ALS Fellow Bill Hendricks
Benoît Lecat comes to Cal Poly from Dijon, France.
Meet Benoit Lecat
Wine AND Viticulture’s new DEPARTMENT HEAD The College of Agriculture, Food and Environmental Sciences has appointed a French educator with a strong background in wine business as head of the university’s Wine and Viticulture Department. Benoît Lecat hails from the Burgundy School of Business in Dijon, France. He will play an integral role in helping to raise additional funds needed for the university’s planned Center for Wine and Viticulture. With more than 300 students, Cal Poly’s Wine and Viticulture Department is the largest of its kind in the nation and the only program of its kind to offer an integrated education program focused in three concentration areas: enology, viticulture and wine business. The Center for Wine and Viticulture will include sensory, enology and viticulture teaching labs and a commercial-grade bonded winery that will allow students to gain a comprehensive understanding
of vineyards and grape cultivation, the winemaking process, and the business of wine marketing and distribution. “I am ecstatic to join Cal Poly’s Wine and Viticulture Department at this momentous time,” Lecat said. “In a very short time, it has become the nation’s top program, and we have strong plans in place to guarantee that our students continue to excel. I look forward to advancing this stellar program further.” Lecat earned his undergraduate degree in management and holds two master’s degrees in management and political science from the Catholic University of Mons (FUCAM) in Belgium. He earned a doctorate in management and marketing from the Louvain School of Management in Belgium. His research interests are wine pricing, tourism and branding, wine and spirits tourism, and the management of luxury goods.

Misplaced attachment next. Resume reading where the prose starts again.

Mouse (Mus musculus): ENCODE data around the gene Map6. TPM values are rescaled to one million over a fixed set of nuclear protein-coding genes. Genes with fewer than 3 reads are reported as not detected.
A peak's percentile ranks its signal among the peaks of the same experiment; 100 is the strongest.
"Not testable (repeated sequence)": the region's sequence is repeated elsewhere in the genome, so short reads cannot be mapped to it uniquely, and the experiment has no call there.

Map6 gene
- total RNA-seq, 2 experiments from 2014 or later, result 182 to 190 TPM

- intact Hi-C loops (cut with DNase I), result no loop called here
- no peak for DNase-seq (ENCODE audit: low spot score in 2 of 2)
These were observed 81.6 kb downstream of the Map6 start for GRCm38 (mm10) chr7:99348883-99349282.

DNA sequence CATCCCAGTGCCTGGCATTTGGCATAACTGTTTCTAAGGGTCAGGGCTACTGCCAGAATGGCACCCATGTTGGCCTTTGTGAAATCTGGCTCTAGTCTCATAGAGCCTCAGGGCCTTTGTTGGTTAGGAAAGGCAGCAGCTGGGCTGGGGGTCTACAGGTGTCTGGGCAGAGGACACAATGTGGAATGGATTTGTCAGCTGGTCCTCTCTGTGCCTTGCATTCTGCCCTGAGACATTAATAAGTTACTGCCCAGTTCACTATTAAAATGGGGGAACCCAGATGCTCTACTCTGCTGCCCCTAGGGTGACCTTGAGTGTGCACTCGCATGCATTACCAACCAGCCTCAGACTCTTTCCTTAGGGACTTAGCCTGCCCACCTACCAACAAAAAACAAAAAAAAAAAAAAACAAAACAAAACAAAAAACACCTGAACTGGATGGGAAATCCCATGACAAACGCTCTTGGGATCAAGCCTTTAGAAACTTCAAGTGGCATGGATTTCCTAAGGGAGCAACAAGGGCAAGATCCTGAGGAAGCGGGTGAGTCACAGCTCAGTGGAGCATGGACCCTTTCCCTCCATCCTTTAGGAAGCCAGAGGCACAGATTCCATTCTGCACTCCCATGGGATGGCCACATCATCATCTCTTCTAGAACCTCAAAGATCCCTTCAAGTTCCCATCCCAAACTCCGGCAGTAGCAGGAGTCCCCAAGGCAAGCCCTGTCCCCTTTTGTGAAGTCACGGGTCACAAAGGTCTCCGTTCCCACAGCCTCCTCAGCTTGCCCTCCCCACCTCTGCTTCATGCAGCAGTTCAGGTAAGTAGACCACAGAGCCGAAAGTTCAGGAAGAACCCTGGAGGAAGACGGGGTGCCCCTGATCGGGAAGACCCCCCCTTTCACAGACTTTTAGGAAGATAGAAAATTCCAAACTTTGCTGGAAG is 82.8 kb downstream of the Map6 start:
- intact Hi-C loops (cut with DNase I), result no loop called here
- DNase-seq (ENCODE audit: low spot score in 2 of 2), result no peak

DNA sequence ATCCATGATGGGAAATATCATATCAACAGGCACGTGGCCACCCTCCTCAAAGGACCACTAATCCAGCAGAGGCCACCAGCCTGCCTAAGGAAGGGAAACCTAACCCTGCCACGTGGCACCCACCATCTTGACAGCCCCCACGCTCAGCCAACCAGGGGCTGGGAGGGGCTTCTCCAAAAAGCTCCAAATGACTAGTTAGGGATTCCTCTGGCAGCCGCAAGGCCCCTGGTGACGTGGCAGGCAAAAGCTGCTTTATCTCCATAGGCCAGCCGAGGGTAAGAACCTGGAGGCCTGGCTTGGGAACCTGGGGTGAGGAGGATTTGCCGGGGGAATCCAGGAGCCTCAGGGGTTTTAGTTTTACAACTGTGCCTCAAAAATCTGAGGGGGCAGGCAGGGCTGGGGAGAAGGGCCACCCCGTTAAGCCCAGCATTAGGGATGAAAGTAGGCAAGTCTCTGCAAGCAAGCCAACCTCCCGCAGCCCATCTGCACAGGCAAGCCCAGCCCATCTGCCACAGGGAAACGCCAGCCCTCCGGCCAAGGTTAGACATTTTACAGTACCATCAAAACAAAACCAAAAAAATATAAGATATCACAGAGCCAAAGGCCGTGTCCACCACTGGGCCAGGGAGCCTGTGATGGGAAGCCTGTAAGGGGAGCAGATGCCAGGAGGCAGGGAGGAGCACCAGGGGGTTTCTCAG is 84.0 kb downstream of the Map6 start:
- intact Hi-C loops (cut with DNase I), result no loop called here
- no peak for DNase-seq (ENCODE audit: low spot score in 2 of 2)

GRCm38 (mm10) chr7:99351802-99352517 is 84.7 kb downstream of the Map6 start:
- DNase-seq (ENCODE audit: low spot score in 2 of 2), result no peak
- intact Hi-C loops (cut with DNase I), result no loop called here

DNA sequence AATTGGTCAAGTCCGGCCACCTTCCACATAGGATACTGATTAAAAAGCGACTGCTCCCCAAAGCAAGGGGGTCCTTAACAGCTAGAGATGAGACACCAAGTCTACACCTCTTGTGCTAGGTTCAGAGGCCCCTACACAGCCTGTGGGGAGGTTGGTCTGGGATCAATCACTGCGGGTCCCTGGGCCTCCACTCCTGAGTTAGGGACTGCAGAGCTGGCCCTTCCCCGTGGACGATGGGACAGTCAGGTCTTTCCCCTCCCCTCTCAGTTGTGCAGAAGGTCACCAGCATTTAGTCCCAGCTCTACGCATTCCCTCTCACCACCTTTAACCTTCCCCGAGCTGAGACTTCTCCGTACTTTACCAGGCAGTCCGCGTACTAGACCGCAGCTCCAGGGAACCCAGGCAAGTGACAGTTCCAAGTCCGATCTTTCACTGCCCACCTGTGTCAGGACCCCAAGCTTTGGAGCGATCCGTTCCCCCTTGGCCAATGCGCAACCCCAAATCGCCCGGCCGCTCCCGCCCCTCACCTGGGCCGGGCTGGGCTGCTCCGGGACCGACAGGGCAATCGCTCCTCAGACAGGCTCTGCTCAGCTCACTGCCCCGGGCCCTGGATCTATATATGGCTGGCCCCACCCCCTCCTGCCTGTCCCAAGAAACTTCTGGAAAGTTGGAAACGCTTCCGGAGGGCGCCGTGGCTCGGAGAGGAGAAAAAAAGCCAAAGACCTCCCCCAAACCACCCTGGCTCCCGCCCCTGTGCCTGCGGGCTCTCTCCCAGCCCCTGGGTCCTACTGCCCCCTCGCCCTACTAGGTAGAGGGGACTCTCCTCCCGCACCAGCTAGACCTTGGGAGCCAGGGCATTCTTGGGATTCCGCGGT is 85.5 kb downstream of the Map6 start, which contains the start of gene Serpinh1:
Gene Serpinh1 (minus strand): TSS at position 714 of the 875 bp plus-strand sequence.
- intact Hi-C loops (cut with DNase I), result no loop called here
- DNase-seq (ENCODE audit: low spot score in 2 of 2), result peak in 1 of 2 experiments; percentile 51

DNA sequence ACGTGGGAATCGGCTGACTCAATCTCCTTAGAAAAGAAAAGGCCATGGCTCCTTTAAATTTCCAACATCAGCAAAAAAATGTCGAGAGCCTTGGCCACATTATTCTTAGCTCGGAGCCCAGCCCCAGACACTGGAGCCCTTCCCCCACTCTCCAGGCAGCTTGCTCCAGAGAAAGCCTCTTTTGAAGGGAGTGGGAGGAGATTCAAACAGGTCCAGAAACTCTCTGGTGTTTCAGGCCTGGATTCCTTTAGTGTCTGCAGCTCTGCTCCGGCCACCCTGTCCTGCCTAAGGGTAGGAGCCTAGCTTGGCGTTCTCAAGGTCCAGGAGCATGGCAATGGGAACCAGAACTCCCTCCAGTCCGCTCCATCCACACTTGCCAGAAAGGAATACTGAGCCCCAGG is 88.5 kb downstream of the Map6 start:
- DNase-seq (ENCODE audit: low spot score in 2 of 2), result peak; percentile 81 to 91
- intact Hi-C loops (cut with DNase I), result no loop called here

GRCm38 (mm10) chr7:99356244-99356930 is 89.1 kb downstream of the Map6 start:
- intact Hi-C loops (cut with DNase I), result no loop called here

C AF E S. C A L POLY.EDU
NEWS & NOTES
EXPANDING OUR FACULTY
WELCOMING NEW FACES AND TALENT
FEDERICO CASSASA Department: Wine and Viticulture
Areas of Specialty: Grape and wine chemistry and biochemistry, winemaking, wine sensory analysis
More than 25 new faculty members joined the College of Agriculture, Food and Environmental Sciences in 2014-15. We are pleased to introduce a few of them in this and upcoming issues of our college newsletter.
Education: Ph.D. in food science, wine chemistry and sensory analysis, Washington State University Hometown: Mendoza, Argentina
What book are you currently reading? “Post-modern Winemaking: Rethinking the Modern Science of an Ancient Craft” by Robert Smith
JEAN CATHERINE DODSON PETERSON
Department: Wine and Viticulture
Education: Ph.D. in horticulture and
Education: Ph.D. in agricultural economics,
Area of Specialty: Viticulture
Area of Specialty: Food retailing
agronomy, UC Davis
Hometown: Beaver City, Neb.
Hometown: Stoneham, Mass.
“A Clash of Kings” by George R. R.
“Misbehaving” by Richard Thaler
What book are you currently reading?
What book are you currently reading?
COLE THOMPSON Department: Agribusiness
Department: Horticulture and Crop Science
Area of Specialty: Production,
Area of Specialty: Turf grass physiology,
cropping system economics,
sustainable agriculture, farm financial
Education: Ph.D. in horticulture, emphasis
on turf grass science, Kansas State
Education: Ph.D. in applied economics,
University of Minnesota
Hometown: Beloit, Kan.
What book are you currently reading? “Go Set a Watchman” by Harper Lee
DAVID W. EVERETT Department: Animal Science
Area of Specialty: Dairy food chemistry Education: Ph.D. in food science,
RODRIGO MANJARIN Department: Animal Science
Area of Specialty: Non-ruminant nutrition Education: Ph.D. in animal science,
University of Wisconsin
Michigan State and Ph.D. in veterinary
Hometown: Newcastle, Australia
medicine, University of León, Spain
What book are you currently reading?
What book are you currently reading?